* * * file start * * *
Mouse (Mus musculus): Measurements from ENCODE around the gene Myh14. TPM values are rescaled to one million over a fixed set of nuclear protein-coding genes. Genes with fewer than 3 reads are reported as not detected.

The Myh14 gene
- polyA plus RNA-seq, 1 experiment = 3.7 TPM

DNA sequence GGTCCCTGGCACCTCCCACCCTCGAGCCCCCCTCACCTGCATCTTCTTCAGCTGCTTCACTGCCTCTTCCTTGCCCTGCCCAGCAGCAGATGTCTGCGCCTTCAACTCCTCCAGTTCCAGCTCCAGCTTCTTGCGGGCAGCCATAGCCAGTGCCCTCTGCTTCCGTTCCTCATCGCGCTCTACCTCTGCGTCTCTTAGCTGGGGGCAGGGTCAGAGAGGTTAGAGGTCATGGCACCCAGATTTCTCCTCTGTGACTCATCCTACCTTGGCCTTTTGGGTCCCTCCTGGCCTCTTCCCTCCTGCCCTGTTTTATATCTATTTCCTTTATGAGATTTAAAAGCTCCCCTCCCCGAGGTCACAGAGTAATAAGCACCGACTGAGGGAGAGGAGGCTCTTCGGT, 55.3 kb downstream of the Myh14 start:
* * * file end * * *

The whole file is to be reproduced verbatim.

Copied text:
Mouse (Mus musculus): Measurements from ENCODE around the gene Myh14. TPM values are rescaled to one million over a fixed set of nuclear protein-coding genes. Genes with fewer than 3 reads are reported as not detected.

The Myh14 gene
- polyA plus RNA-seq, 1 experiment = 3.7 TPM

DNA sequence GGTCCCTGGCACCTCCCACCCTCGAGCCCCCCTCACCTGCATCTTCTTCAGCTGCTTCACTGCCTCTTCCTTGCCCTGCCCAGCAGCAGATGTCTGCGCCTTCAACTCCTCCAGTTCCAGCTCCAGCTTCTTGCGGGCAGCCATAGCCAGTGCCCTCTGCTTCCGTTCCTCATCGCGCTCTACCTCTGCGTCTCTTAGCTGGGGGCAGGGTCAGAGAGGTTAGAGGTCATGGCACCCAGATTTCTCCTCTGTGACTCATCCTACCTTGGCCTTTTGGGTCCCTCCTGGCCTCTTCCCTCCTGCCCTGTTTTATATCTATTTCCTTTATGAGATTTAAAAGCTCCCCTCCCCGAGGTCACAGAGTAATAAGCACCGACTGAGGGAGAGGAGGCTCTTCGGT, 55.3 kb downstream of the Myh14 start: